Morales tries to remember that when picking projects to direct. “It's important to also go outside of my particular queer Latina stories. It's important to me to include other marginalized groups and specifically to tell stories about marginalized people that are not only about how they are marginalized. If we keep focusing on that alone, it continues to otherize us. Those stories are certainly worth telling, but there needs to be more than trauma.”

That’s why she made May’s “Plan B,” Hulu’s teen comedy about two girls forced to take a road trip to get the morning-after pill when the local pharmacist refuses to sell it to them. It also has a secondary plot about a Latina coming to terms with the fact that she likes girls.

“I don’t just want my movies to preach to the choir. I want you to be hysterically laughing and then at a certain point go, ‘Oh s—t, this is what this movie is about.’ With ‘Plan B,’ I wanted the audience to be saying, ‘These girls should not have to be on this trip at all. Why is it so hard for women to get basic healthcare in this country?’ Maybe they’d realize Planned Parenthood is important,” she explained. “It’s like sugar with your medicine.”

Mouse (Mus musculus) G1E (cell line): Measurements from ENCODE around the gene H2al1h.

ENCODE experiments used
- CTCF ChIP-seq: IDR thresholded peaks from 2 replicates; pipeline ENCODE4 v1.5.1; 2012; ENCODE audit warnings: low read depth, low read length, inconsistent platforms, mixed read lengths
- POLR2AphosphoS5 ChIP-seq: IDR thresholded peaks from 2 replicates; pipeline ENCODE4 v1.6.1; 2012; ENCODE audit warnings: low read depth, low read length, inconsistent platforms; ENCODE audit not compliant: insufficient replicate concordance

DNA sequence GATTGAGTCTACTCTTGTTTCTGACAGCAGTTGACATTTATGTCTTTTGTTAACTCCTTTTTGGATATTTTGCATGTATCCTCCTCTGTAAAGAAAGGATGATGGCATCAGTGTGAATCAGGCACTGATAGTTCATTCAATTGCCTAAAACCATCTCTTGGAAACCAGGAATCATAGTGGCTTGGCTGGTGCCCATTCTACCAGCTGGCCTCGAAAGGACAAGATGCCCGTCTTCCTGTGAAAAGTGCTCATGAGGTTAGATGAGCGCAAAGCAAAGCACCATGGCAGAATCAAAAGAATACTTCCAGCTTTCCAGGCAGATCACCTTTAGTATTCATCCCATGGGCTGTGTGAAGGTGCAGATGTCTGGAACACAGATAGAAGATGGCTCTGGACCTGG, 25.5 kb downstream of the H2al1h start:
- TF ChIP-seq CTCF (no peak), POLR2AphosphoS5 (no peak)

The road-trip romp, not “Language Lessons,” was originally supposed to be her feature-length directorial debut but production was shut down by COVID the day before shooting was supposed to begin in March 2020. Not that she’s complaining. “It’s cheesy to say, but creating Cariña, this movie, working with Mark, tapping into that part of me was all a gift.”